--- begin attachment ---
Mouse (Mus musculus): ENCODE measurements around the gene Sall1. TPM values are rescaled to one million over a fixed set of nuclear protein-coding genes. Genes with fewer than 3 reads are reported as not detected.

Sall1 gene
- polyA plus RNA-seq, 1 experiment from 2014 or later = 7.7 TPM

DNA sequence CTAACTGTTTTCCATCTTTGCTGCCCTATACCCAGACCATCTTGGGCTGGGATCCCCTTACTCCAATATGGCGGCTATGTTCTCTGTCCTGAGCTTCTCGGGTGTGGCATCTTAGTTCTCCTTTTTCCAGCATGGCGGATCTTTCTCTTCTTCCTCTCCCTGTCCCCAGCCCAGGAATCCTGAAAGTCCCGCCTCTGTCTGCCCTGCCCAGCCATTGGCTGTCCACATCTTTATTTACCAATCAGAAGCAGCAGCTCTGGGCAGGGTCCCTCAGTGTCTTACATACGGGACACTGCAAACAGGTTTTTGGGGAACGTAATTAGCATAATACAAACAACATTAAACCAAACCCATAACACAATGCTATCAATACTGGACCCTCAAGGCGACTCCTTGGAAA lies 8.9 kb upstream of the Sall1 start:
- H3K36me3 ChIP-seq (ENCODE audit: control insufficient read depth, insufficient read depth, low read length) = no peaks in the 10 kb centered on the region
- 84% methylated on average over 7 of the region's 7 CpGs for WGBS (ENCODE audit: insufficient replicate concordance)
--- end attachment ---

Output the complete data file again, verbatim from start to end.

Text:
Mouse (Mus musculus): ENCODE measurements around the gene Sall1. TPM values are rescaled to one million over a fixed set of nuclear protein-coding genes. Genes with fewer than 3 reads are reported as not detected.

Sall1 gene
- polyA plus RNA-seq, 1 experiment from 2014 or later = 7.7 TPM

DNA sequence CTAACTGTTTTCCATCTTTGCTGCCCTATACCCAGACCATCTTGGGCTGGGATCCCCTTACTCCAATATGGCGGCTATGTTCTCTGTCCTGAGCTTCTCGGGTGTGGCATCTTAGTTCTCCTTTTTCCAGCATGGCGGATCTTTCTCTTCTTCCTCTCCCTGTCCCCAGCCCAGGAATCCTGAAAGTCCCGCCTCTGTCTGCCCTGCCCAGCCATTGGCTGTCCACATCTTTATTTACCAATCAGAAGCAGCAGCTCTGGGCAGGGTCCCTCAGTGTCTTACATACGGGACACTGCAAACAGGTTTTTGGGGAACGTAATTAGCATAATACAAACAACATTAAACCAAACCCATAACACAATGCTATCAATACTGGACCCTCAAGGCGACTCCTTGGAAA lies 8.9 kb upstream of the Sall1 start:
- H3K36me3 ChIP-seq (ENCODE audit: control insufficient read depth, insufficient read depth, low read length) = no peaks in the 10 kb centered on the region
- 84% methylated on average over 7 of the region's 7 CpGs for WGBS (ENCODE audit: insufficient replicate concordance)